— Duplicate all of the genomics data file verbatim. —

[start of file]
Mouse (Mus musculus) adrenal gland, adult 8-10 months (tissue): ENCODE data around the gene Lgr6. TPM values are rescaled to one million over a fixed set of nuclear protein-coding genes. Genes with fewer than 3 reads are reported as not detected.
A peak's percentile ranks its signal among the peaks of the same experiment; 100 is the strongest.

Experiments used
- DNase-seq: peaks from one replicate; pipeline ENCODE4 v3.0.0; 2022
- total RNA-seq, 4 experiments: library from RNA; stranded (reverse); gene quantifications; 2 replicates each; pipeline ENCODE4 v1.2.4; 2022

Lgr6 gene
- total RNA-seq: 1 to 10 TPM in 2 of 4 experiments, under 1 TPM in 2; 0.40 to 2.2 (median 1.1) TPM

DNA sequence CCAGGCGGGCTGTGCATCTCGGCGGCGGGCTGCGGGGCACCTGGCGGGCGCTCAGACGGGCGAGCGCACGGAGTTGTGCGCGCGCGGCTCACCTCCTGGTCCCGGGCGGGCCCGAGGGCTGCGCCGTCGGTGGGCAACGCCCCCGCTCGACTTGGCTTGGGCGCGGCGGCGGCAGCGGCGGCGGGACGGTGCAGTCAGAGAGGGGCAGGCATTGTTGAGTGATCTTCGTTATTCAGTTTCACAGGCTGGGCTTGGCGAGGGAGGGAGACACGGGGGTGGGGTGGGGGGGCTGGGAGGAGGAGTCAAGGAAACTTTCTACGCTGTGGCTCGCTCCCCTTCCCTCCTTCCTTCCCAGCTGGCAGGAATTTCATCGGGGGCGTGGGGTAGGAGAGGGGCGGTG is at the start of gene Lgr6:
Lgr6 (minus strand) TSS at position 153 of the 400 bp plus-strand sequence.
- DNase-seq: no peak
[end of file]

Mouse (Mus musculus) adrenal gland, adult 8-10 months (tissue): ENCODE data around the gene Lgr6. TPM values are rescaled to one million over a fixed set of nuclear protein-coding genes. Genes with fewer than 3 reads are reported as not detected.
A peak's percentile ranks its signal among the peaks of the same experiment; 100 is the strongest.

Experiments used
- DNase-seq: peaks from one replicate; pipeline ENCODE4 v3.0.0; 2022
- total RNA-seq, 4 experiments: library from RNA; stranded (reverse); gene quantifications; 2 replicates each; pipeline ENCODE4 v1.2.4; 2022

Lgr6 gene
- total RNA-seq: 1 to 10 TPM in 2 of 4 experiments, under 1 TPM in 2; 0.40 to 2.2 (median 1.1) TPM

DNA sequence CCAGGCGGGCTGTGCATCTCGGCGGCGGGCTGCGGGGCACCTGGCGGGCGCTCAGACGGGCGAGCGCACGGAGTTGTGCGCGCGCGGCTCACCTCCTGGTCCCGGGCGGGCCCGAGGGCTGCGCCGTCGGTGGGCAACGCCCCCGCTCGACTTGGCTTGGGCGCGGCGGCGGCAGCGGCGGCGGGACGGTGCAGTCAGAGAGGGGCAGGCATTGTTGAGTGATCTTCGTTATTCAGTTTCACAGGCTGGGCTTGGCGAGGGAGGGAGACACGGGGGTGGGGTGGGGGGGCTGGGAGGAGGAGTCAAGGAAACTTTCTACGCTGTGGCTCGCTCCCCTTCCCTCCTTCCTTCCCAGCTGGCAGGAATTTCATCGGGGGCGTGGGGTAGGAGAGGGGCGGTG is at the start of gene Lgr6:
Lgr6 (minus strand) TSS at position 153 of the 400 bp plus-strand sequence.
- DNase-seq: no peak